Highland Council last night delivered a tough budget with tax increases and service cuts for the man and woman on the street.
The end of the Scottish Governent’s council tax freeze means householders will pay more for less next year to help plug a £20million funding gap.
And council leader Margaret Davidson warned of more austerity to come, indicating that similar savings were likely to be needed in each of the next two years.
A special meeting in Inverness confirmed the necessary funding for a £550million package, aided by the first council tax rise since an SNP freeze was imposed nine years ago.
There will be a minimum 3% council tax increase from April and additional Scottish Government-imposed burden on the 27% of Highlanders living in band E to H homes.
The tax increase will raise an extra £3.5million for the council.
In a pre-budget u-turn, the council dropped plans to reduce money it gives NHS Highland for adult care. That £1.2million will come from emergency reserves.
Councillors’ long-held frustration over government funding overflowed with the SNP administration at Holyrood accused of “disrespecting” communities and councils by attemping to “mislead” people about the true scale of council grant.
The local authority issued a warning to NHS Highland chiefs that they should not expect a “blank cheque” towards integrated health services inherited by the council as part of recent reforms.
The council’s finance director Derek Yule urged councillors to plan a long term financial strategy and to urgently replenish the authority’s emergency reserves having dipped into the fund once again this year.
The pot has now shrunk to below £9million – less than half its value a decade ago.
Mr Yule said: “The scale of the challenge has been unprecedented. The level of changes in the last couple of months has been unprecedented.”
Making a rare political comment, he said that through various referendums, elections and tax powers transferring to Scotland, “significant uncertainty” had been created leaving politicians at all levels “unable or unwilling to make long term financial commitments.”
Councillor Davidson claimed that “from Durness to Dalwhinnie,” council jobs had been saved, with special protection for education, roads maintenance and adult care.
She and several colleagues on other benches condemned the Scottish Government. Independent, Liberal Democrat and Labour members said increased funding from the UK Government had not been passed on by the SNP government in Edinburgh.
Mrs Davidson said: “What’s been missing has been respect and fairness. I’m weary of the smoke and mirrors and having to check exactly what a statement means when it comes in front of us.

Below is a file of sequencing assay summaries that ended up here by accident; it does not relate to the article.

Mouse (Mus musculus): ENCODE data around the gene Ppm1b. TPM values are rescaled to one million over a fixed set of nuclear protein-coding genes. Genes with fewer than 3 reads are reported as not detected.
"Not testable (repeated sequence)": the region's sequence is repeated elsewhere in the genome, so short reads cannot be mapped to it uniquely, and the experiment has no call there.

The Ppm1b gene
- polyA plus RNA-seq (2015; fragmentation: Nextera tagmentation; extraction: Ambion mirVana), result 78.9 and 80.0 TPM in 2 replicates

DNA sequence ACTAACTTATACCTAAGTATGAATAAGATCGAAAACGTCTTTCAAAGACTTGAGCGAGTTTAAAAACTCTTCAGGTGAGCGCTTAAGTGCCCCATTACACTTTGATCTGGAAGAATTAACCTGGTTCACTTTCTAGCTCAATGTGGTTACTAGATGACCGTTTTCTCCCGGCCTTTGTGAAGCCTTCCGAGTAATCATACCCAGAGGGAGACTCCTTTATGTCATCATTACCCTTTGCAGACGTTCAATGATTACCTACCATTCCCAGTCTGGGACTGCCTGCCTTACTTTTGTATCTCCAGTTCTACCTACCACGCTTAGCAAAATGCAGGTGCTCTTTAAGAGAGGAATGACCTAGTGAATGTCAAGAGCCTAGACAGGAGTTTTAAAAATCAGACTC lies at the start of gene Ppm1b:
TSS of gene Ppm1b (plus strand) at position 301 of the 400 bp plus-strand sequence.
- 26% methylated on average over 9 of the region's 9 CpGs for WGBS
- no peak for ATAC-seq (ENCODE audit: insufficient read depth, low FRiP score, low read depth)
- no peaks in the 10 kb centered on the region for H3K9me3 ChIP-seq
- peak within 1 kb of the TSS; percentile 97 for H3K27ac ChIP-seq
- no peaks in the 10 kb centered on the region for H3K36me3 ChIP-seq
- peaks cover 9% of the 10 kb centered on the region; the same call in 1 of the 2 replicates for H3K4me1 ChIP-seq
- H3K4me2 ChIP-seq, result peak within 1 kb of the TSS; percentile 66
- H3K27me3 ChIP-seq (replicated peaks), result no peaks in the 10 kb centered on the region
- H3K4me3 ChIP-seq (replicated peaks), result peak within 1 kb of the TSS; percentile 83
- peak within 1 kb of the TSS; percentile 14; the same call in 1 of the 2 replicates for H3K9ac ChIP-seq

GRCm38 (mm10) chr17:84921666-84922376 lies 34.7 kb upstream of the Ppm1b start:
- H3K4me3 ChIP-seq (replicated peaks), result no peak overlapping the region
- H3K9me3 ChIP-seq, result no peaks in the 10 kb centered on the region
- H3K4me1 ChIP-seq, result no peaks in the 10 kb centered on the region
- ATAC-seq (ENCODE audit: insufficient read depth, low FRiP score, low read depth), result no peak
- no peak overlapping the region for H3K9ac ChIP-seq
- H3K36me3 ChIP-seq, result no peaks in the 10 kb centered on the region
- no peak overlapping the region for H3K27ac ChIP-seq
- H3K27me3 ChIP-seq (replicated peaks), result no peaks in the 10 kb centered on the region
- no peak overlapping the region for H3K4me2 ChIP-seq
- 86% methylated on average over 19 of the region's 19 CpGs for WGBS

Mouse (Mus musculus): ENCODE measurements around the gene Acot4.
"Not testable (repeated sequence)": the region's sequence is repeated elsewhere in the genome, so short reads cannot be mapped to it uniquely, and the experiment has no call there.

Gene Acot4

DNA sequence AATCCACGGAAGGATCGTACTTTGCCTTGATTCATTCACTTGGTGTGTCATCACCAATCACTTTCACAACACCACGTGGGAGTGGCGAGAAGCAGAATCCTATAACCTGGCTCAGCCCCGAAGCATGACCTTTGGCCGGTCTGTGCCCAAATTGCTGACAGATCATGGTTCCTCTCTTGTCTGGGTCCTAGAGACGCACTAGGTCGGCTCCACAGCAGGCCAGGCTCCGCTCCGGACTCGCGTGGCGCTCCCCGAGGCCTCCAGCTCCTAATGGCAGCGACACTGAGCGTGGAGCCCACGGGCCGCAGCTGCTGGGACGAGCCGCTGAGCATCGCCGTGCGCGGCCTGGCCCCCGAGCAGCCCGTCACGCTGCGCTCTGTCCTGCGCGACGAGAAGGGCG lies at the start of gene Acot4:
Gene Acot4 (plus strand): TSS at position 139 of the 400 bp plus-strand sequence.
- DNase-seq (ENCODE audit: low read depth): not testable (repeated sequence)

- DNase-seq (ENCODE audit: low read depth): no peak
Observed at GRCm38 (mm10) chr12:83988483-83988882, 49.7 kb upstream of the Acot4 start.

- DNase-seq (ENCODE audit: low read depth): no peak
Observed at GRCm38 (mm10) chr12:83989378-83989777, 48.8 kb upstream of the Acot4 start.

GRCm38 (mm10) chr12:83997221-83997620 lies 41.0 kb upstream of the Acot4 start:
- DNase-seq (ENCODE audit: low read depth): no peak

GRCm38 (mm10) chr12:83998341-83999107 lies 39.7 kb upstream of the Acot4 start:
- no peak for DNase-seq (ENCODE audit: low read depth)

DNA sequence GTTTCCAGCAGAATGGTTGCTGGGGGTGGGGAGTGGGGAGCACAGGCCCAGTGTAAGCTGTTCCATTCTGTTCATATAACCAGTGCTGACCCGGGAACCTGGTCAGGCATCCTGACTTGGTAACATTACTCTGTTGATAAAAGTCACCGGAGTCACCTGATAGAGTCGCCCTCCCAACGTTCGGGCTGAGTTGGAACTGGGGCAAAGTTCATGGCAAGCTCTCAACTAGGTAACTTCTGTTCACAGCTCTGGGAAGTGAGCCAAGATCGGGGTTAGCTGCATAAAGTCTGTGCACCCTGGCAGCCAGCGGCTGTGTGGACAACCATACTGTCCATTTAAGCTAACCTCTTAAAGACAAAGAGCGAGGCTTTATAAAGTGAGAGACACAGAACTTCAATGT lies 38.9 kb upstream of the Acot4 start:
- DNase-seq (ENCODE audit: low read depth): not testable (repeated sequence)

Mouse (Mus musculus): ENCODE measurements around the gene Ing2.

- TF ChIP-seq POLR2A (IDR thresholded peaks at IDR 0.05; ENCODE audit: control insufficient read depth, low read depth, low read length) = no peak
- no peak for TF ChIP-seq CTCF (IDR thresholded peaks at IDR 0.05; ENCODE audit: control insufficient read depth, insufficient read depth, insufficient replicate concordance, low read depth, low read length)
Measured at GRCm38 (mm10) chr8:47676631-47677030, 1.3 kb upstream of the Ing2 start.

“It reminds me of George Orwell’s novel ‘1984’ and the ‘Ministry of Truth’. Is that how we want to run our country – by spinning and running away with half-truths so people are confused?
“It shows a lack of respect for the public, trying to pull the wool over their eyes.”
She said a late announcement of extra funding meant it was “a £20million cut instead of a £26million cut.”
Labour group deputy leader Deirdre Mackay said: “This budget from Scottish Government proved difficult for seasoned public finance professionals to follow. Even the finance minister himself got into a boorach on more than one occasion.
“The least we should expect is a process that’s transparent and informative, and this budget was neither.”
SNP group leader Maxine Smith began her response to the budget statement by stating she was “not here to defend the Scottish Government”.
She said: “We may be in the same party but I accept there has been some confusion. But I don’t see the difference between the confusion in our settlement and the confusion in this fluidity of budget that’s been (around) since December.”
She argued that the council had failed to “poverty-proof” the budget to protect people in the most deprived areas.
Echoing that, Liz Gordon, whose GMB union represents several thousand council staff, said: “There will be fewer jobs and amenities for the most marginalised in our communities and more pressure on staff.”
A spokesman for the Scottish Government said: “We’ve treated local government very fairly despite the cuts to the Scottish budget from the UK Government.
“Taking next year’s settlement, including the extra £160million announced on February 2 plus the other sources of income available to councils through reforms to council tax and funding for health and social care integration, the overall increase in spending power to support local authority services now amounts to over £400million (3.9%).
“Highland Council’s overall increase in spending power to support local authority services will amount to almost £20.4 million (4.4%).
“There has been a real terms increase of 2.4% in available support for local government services in 2017-18, in comparison to a real terms increase in the overall Scottish budget of 0.8%.”